DCRP Review: Minds@Work Digital Wallet
by Jeff Keller, DCRP Founder/Editor
Originally Posted: Tuesday, July 25, 2000

Last Updated: Monday, September 10, 2001

One of the major concerns of new digital camera owners is how they can go on a long vacation, and still take all the photos they want. One solution is to load up on memory cards, though this can be expensive. Another option is to bring a laptop with you, and download the photos when necessary. This is unrealistic for most people.

The folks at Minds@Work, a Southern California based startup have been thinking about this problem too, and the $500 Digital Wallet is their solution. (Disclosure: Minds@Work is a DCRP sponsor.)

The Digital Wallet is a portable storage device, roughly the size of a paperback book, which contains a Motorola ColdFire processor, PC card slot, rechargeable battery, and a 6gb Toshiba hard drive.

What's in the Box

The Digital Wallet includes the following:

  • Gray or translucent blue Digital Wallet
  • AC adapter
  • USB/Power "Carry Dock"
  • PC Card adapter for CompactFlash
  • Power cable
  • USB cable
  • CD-ROM with drivers and software (AmazingMail.com, Motorola DigitalDNA, Rutulis SmartBack Jr., and several ArcSoft products)

There are numerous other PC Card adapters available at extra cost, for SmartMedia, Memory Sticks, and more. The included CompactFlash reader is Type II compatible.

Look and Feel

This is the major area of disappointment for me with the Digital Wallet. The whole thing doesn't feel solid; the plastic is cheap, and the doors are difficult to open and close. After I finally got the battery in, I could no longer get it out, without risking pulling the wires right out of it.

The Digital Wallet has a little attachment (known as the Carry Dock) which snaps onto the bottom of the unit when you want to use USB or the AC adapter.

And here's a closer look at the attachment -- USB on the left, power on the right.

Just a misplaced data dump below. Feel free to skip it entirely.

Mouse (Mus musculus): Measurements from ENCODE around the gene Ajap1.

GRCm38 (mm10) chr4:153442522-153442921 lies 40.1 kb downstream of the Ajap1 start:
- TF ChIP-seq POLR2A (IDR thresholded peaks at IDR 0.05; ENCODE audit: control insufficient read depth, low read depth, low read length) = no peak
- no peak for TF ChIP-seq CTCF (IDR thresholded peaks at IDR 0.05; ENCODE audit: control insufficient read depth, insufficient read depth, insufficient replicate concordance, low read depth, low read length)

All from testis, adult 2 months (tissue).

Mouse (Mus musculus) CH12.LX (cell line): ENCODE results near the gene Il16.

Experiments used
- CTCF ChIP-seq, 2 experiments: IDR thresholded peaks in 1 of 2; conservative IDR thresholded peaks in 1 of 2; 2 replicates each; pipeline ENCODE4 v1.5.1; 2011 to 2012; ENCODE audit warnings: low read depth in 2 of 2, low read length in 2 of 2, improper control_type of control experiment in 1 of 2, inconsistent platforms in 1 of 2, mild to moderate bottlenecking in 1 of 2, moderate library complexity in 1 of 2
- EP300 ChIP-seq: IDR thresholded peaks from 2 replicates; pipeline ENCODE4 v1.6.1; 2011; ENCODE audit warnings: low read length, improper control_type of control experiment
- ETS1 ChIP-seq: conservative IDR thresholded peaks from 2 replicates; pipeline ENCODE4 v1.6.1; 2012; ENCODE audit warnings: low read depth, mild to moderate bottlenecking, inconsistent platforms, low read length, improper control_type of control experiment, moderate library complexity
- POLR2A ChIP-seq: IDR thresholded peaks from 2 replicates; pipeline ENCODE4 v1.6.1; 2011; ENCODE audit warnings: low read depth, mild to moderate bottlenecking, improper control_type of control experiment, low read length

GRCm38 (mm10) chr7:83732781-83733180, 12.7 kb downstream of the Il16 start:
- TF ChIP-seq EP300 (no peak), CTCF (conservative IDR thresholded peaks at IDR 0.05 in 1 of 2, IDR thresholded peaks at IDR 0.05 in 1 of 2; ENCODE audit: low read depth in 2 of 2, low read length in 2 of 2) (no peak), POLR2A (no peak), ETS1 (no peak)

Here's a look at the side of the unit, with the PC Card door open. The buttons on right are used for navigating the menus.

Finally, here's the top of the Wallet. Under this door is the rechargeable battery.

The Digital Wallet also comes in a transparent blue case, which looks good with an iMac.

Using the Digital Wallet

Here's how you'd use it: Let's say I'm away on a two week safari in Africa, with just my 48MB CompactFlash card. When I fill up the card, I pop in into the PC Card adapter, like so:

Then, I just insert the PC Card into a slot on the side of the Wallet:

Next, you hit the power on button, which is the one on the lower right in the photo above. You'll see a quick startup screen, and then the main menu.

The startup screen

The main menu (sorry these shots aren't great -- it's hard taking pictures of LCD screens)

The main menu has three choices -- download content, display volume, and information. It also shows the current level of the battery. By the way, Minds@Work claims an average of 140 minutes per battery charge.

Continuing with my example, we're now going to download photos from the CompactFlash card to the Wallet. I'd choose "Download Content" in the main menu.

Here's the Download Content Menu. Choose Start Download to begin...

Download in progress...